At Pondicherry, life is a celebration. The people are easy and happy-going. Every faith has a festival. And besides, Pondicherrians of different origins and beliefs merrily gather together for public festivals, all around the year.
Maasi Nagam (March)
The Maasi Magam festival has been celebrated just north of the fishing village at Kurichikuppam, for well over a century now. Deities from as many as 38 temples are brought in a procession to Pondicherry and taken around town to the loud accompaniment of 'Nadaswaram' (horns). Then, the images of 'Chakra' (the discus - symbol of Vishnu) and the 'Trishul' (the trident - symbol of Shiva) are chosen for ablutions in the sea.
Pongal is the harvest festival for rural Pondicherrians. In this festival, houses are spring-cleaned and adorned with intricate, colourful patterns. Old clothes and mats are ritually burnt. The mouth-watering Pongal dish is a pot-pourri of rice, jaggery, sugar and raisins, served in new pots. Interestingly, herds of cattle are washed, decorated, their horns painted and fed the Pongal dish. People dress up and visit each other. There is no other busier day one can witness in the Park or the Beach Road than this.
Veerampattinam Car Festival (August)
In this large fishing village near Ariankuppam a car, smaller than that of Villiannur but with ornate sculptures, emerges from the temple at dawn and returns at sunset. Be there at either time to experience the animated crowds of devotees.
Villianur Temple Car Festival (Mid-May & Mid-June)
On the full moon between mid-May and Mid-June falls the ninth day of a ten-day festival. On this day temple car (vehicle) with the image of the God is paraded around the town.
International Yoga Festival (4-7 January)
Yogis and Yoginis from the world over assemble in Pondicherry from the 4th to the 7th January every year. Through live shows and talks, through the display and sample of the varied yogic food and through Indian dance and music, they keep alive the art of yoga, its science and its philosophy.
Bastille Day (14 July)
On 14 July, Bastille Day, Pondicherry witnesses an Indo-French pageantry. Uniformed war veterans march through the street singing 'Marseillaise'. Heart-warmingly, the French flag can be seen flying alongside the Indian flag on many housetops.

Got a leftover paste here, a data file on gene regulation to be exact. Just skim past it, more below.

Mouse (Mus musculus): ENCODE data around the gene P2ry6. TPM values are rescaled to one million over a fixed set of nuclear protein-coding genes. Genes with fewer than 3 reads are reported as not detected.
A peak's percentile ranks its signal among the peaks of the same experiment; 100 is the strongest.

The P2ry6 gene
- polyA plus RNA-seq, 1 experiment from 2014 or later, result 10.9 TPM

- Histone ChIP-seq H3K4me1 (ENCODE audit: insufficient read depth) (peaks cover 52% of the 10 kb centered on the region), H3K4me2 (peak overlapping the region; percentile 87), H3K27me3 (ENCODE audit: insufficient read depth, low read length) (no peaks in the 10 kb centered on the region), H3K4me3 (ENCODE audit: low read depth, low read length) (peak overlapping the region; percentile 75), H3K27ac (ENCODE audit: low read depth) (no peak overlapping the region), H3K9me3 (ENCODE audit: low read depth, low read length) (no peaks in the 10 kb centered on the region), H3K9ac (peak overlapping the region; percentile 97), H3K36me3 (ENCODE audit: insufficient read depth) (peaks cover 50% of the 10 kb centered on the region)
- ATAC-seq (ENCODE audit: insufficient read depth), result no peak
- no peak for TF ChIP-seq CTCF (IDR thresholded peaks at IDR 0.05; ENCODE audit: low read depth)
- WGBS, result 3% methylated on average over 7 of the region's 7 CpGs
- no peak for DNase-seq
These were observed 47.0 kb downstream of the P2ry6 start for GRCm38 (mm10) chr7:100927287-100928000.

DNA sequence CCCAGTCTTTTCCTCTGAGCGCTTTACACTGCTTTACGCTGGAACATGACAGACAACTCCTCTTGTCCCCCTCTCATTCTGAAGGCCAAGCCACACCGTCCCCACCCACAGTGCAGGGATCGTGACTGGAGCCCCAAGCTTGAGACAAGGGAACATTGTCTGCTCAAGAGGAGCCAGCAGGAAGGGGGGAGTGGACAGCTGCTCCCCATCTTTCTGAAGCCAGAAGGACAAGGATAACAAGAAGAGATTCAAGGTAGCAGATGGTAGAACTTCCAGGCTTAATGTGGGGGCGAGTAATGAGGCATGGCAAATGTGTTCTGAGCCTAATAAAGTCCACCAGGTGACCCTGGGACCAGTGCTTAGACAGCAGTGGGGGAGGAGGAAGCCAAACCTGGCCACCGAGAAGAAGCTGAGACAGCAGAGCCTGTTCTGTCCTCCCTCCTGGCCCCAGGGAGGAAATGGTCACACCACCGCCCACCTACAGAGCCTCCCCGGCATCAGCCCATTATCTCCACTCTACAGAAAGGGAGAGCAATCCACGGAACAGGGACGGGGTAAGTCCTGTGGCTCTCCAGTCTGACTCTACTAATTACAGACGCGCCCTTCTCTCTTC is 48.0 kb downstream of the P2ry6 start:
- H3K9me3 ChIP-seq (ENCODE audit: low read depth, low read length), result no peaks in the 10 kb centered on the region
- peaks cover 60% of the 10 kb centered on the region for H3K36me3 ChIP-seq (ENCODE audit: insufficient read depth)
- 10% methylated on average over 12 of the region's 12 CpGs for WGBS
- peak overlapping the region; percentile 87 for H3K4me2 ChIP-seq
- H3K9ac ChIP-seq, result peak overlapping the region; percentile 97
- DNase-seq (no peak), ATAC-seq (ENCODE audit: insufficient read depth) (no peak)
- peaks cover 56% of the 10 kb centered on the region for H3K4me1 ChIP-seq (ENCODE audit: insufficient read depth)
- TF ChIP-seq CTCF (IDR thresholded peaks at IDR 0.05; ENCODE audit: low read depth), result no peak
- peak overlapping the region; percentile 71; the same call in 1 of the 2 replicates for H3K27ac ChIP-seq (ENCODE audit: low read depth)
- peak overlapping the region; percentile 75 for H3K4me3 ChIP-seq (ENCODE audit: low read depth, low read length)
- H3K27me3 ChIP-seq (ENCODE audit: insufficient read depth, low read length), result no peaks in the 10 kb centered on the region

The Mangani Festival (July)
Karaikal breaks into a month-long festivity, which accompanies this feast dedicated to Karaikal Ammaiyar. When for 4 days, the groundbreaking events from her life are reenacted. The image of Lord Shiva is taken out through the streets, in a decorated palanquin, at which the townsfolk throw mangoes from rooftops, much to the delight of the crowd gathered below.
Fete De Pondicherry (15-17 August)
It's a cultural pageant, coinciding with the Liberation Day and the Independence Day. The brilliantly lit Park Monument makes for a marvellous sight. The fete features free evening cultural presentations at the municipal theatre (Kamban Kalaiarangam) and Gandhi Square.
Christmas Season (December)
The Christmas is season is a quiet one. Shops and houses are hung with perforated star lanterns that aren't much to look at, but illuminated from within, create both radiant shapes and warm moving patterns on surrounding surfaces. It is worth cycling around to see them in the evenings in the lead up to and during the 12 days of Christmas through 6th January.
Deepavali Or Diwali (October - November)
The new moon between mid-October and mid-November sees the Festival of Light, marking the triumph of Good over Evil but manifesting publicly as the festival of Firecrackers. The crackers come in great variety of sparklers, spinners, rocket balls and sprays. Most urban Pondicherians consider Deepavali their biggest festival.
Ayudha Puja (October)
Also known As Saraswati Puja, this date marks the end of Navaratri, the nine-day festival of Goddesses, Durga (warrior righteousness), Lakshmi (prosperity), and Saraswati (knowledge & the arts).
Gourds reddened with vermilion powder are broken, banana leaves are installed and all forms of implements and equipment (including cars and motorcycles) are given a puja so they'll work well over the next year.
The next day Vijaydashmi is given over to the Goddess Durga, the warrior aspect of the Divine Mother, who, armed by all the Gods, defeated Mahishasura. But Most Pondecherians go on celebrating the Goddess in her Saraswati aspect. Many households display mostly painted ceramic dolls ('Kolu') which are sold in great profusion in the entrance hall and in front of the Perumal Temple on M. G. Road in the week leading up to the festival.
Vinayaka Chathurthi Period (September)
Vinayaka Chathurthi is the festival of India's most ubiquitous god, Vinayaka (or Ganesha or 'Ganapati'), the elephant-headed elder son of Shiva. Ganesha is among other things the remover of obstacles, found in virtually all-Indian temples whether he is the principal deity or not.
In the week before the festival, people make and buy small clay images of Vinayaka for installation in their homes. In other places, (notably Saram, out Kamaraj Salai) people make very large images in an attempt to rival Mumbai, the hub of this particular festival. For several days people feed the god his favourite foods and treat him like the honoured guest he is.
On the Sunday after the first day of the festival (or on the Sunday after that!) the larger images and lots of smaller ones are loaded onto bullock carts, trucks and tractor-drawn carts for a parade down Beach Road where the smaller images are immersed into the sea by boys who get the one rupee coin set into the image for their effort.
Men, covered with coloured powder and attitude, dance and revel along the parade route. The largest images are immersed from the new wharf near Sea Gulls Restaurant from where one can comfortably watch as cranes delicately lift the images amid chanting crowds.